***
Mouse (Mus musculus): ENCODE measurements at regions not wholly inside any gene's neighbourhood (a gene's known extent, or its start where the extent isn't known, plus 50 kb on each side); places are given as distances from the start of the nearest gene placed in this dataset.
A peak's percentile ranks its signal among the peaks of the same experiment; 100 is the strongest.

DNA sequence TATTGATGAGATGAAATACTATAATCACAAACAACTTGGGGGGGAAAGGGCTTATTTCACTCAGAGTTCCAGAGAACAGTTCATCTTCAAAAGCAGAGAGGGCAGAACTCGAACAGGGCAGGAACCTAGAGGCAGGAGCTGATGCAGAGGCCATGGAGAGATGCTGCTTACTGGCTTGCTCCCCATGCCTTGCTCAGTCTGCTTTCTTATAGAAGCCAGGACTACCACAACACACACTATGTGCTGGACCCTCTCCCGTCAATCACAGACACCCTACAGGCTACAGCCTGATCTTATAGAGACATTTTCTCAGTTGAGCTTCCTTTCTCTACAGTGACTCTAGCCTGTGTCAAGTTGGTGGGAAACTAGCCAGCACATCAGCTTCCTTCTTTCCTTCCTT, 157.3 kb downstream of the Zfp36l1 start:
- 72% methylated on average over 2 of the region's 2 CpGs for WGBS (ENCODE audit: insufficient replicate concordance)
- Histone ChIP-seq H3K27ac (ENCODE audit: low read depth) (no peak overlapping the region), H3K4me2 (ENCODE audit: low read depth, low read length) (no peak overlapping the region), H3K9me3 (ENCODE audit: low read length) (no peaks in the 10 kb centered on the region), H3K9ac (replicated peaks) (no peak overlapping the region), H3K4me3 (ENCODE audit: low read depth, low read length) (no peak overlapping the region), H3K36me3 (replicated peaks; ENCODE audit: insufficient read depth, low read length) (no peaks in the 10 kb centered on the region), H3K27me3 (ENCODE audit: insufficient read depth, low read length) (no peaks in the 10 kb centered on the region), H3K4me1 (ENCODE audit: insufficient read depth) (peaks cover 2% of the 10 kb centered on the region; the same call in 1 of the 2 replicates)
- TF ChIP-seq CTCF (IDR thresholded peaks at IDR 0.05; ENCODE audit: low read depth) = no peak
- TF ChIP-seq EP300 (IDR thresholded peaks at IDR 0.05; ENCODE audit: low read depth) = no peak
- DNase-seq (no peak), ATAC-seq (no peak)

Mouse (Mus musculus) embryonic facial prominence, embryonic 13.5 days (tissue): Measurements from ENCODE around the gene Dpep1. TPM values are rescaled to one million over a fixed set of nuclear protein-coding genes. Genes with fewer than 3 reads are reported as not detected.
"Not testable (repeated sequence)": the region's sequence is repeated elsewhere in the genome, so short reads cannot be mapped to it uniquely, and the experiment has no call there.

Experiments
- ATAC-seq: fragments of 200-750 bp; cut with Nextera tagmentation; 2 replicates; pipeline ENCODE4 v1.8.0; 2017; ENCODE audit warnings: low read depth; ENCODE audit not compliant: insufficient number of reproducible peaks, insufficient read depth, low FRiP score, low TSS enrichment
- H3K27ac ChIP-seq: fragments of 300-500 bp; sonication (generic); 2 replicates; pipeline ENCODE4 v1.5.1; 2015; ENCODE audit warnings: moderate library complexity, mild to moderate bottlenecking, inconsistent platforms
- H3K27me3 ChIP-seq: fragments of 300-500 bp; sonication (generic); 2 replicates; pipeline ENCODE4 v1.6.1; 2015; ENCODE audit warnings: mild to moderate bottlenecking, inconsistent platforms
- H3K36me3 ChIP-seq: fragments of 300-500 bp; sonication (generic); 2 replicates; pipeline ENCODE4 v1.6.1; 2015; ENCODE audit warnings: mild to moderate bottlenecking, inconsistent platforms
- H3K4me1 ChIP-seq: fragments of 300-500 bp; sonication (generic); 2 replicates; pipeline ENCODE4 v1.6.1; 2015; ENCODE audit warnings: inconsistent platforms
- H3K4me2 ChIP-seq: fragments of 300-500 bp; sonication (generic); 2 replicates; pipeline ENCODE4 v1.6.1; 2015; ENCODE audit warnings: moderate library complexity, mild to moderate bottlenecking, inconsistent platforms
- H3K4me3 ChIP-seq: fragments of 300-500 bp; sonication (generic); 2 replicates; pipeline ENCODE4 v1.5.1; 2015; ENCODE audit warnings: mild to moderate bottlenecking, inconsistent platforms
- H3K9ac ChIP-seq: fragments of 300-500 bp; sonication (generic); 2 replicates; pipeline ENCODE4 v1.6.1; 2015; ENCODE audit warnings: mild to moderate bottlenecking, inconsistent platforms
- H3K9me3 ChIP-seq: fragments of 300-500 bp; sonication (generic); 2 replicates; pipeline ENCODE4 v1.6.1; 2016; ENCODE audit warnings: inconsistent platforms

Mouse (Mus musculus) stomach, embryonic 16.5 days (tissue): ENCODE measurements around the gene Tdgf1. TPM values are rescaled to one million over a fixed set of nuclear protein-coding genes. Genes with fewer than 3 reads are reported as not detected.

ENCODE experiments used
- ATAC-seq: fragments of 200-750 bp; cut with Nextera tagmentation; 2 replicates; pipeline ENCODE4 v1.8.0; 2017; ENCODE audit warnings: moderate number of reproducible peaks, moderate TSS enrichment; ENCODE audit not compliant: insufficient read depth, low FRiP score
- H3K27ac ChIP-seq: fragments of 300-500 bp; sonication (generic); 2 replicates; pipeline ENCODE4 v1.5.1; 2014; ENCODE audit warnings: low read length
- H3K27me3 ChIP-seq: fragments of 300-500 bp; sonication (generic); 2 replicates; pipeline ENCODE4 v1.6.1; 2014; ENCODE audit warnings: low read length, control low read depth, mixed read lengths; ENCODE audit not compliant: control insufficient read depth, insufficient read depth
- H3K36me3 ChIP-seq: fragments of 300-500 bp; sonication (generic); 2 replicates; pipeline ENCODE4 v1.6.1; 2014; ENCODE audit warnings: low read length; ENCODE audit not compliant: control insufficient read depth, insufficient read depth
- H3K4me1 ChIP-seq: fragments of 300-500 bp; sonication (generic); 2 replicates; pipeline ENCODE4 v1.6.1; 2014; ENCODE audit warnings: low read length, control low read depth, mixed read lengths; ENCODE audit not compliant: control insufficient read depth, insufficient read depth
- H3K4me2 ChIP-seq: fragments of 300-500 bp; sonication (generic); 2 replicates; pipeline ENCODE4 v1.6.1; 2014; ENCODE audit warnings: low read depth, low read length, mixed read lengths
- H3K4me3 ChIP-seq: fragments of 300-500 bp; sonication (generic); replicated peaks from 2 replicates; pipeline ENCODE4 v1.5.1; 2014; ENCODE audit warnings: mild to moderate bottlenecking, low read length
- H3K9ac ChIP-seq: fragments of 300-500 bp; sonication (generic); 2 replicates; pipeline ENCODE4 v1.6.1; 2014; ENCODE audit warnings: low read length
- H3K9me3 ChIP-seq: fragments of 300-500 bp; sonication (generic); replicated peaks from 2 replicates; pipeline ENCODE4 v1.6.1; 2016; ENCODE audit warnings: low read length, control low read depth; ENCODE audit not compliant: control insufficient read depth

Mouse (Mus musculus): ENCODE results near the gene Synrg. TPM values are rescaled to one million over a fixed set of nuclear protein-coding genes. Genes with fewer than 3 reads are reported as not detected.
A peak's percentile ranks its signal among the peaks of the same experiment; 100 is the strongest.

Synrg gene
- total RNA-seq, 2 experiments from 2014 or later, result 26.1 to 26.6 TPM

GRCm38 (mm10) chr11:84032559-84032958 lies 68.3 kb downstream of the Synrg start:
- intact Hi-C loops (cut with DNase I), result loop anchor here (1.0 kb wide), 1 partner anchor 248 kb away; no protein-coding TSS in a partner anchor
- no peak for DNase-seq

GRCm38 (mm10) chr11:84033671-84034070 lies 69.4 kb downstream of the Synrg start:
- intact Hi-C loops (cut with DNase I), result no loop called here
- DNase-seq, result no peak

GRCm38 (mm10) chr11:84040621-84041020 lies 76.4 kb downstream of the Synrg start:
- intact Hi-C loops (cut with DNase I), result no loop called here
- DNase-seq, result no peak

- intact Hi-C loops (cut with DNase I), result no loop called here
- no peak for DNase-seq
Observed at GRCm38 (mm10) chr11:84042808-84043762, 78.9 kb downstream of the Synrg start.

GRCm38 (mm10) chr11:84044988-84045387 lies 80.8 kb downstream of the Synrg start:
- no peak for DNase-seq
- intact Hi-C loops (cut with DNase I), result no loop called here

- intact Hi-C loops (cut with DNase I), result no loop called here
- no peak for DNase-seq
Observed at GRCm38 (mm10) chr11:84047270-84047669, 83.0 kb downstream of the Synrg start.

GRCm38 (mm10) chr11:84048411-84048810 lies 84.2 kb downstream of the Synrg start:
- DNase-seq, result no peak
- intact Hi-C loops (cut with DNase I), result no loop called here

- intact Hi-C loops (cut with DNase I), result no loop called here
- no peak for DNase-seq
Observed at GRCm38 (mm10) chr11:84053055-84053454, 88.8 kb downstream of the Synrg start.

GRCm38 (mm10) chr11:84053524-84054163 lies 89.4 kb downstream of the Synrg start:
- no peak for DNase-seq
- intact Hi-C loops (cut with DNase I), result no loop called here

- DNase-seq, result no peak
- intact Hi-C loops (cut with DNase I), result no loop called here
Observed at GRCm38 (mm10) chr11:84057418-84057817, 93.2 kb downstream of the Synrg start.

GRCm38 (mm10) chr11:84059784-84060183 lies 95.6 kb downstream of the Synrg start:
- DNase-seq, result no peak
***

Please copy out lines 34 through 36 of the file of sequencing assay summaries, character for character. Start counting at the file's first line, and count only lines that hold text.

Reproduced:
Synrg gene
- total RNA-seq, 2 experiments from 2014 or later, result 26.1 to 26.6 TPM

GRCm38 (mm10) chr11:84032559-84032958 lies 68.3 kb downstream of the Synrg start: